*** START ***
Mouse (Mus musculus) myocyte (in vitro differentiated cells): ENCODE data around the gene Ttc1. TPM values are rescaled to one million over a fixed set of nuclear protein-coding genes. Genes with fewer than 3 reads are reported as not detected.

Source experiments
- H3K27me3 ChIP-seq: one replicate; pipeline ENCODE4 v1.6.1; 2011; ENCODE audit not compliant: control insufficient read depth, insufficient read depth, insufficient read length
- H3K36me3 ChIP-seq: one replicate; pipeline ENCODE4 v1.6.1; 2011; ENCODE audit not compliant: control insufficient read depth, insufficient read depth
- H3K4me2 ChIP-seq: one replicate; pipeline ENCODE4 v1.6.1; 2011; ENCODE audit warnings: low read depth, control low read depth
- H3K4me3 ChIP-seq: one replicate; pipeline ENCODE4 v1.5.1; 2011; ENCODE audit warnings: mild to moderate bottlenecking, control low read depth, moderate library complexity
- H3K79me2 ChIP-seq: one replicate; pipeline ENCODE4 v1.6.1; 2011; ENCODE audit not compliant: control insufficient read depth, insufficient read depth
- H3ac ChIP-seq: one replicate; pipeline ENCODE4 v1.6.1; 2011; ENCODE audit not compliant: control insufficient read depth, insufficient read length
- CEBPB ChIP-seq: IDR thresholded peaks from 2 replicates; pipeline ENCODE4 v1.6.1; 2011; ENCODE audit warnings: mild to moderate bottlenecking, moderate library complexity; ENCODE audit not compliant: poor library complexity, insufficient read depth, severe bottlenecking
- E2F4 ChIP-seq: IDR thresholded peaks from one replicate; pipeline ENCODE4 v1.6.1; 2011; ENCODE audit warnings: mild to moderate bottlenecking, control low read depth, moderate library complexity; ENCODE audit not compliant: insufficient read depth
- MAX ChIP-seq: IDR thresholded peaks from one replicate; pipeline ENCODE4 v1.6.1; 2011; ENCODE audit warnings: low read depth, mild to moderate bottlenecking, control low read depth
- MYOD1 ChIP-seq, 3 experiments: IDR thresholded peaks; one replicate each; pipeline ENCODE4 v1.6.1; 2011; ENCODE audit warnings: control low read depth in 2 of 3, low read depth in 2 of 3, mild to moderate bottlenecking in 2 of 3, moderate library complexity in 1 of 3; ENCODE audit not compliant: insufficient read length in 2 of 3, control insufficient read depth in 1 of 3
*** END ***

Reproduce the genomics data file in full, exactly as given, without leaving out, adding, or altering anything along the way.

Mouse (Mus musculus) myocyte (in vitro differentiated cells): ENCODE data around the gene Ttc1. TPM values are rescaled to one million over a fixed set of nuclear protein-coding genes. Genes with fewer than 3 reads are reported as not detected.

Source experiments
- H3K27me3 ChIP-seq: one replicate; pipeline ENCODE4 v1.6.1; 2011; ENCODE audit not compliant: control insufficient read depth, insufficient read depth, insufficient read length
- H3K36me3 ChIP-seq: one replicate; pipeline ENCODE4 v1.6.1; 2011; ENCODE audit not compliant: control insufficient read depth, insufficient read depth
- H3K4me2 ChIP-seq: one replicate; pipeline ENCODE4 v1.6.1; 2011; ENCODE audit warnings: low read depth, control low read depth
- H3K4me3 ChIP-seq: one replicate; pipeline ENCODE4 v1.5.1; 2011; ENCODE audit warnings: mild to moderate bottlenecking, control low read depth, moderate library complexity
- H3K79me2 ChIP-seq: one replicate; pipeline ENCODE4 v1.6.1; 2011; ENCODE audit not compliant: control insufficient read depth, insufficient read depth
- H3ac ChIP-seq: one replicate; pipeline ENCODE4 v1.6.1; 2011; ENCODE audit not compliant: control insufficient read depth, insufficient read length
- CEBPB ChIP-seq: IDR thresholded peaks from 2 replicates; pipeline ENCODE4 v1.6.1; 2011; ENCODE audit warnings: mild to moderate bottlenecking, moderate library complexity; ENCODE audit not compliant: poor library complexity, insufficient read depth, severe bottlenecking
- E2F4 ChIP-seq: IDR thresholded peaks from one replicate; pipeline ENCODE4 v1.6.1; 2011; ENCODE audit warnings: mild to moderate bottlenecking, control low read depth, moderate library complexity; ENCODE audit not compliant: insufficient read depth
- MAX ChIP-seq: IDR thresholded peaks from one replicate; pipeline ENCODE4 v1.6.1; 2011; ENCODE audit warnings: low read depth, mild to moderate bottlenecking, control low read depth
- MYOD1 ChIP-seq, 3 experiments: IDR thresholded peaks; one replicate each; pipeline ENCODE4 v1.6.1; 2011; ENCODE audit warnings: control low read depth in 2 of 3, low read depth in 2 of 3, mild to moderate bottlenecking in 2 of 3, moderate library complexity in 1 of 3; ENCODE audit not compliant: insufficient read length in 2 of 3, control insufficient read depth in 1 of 3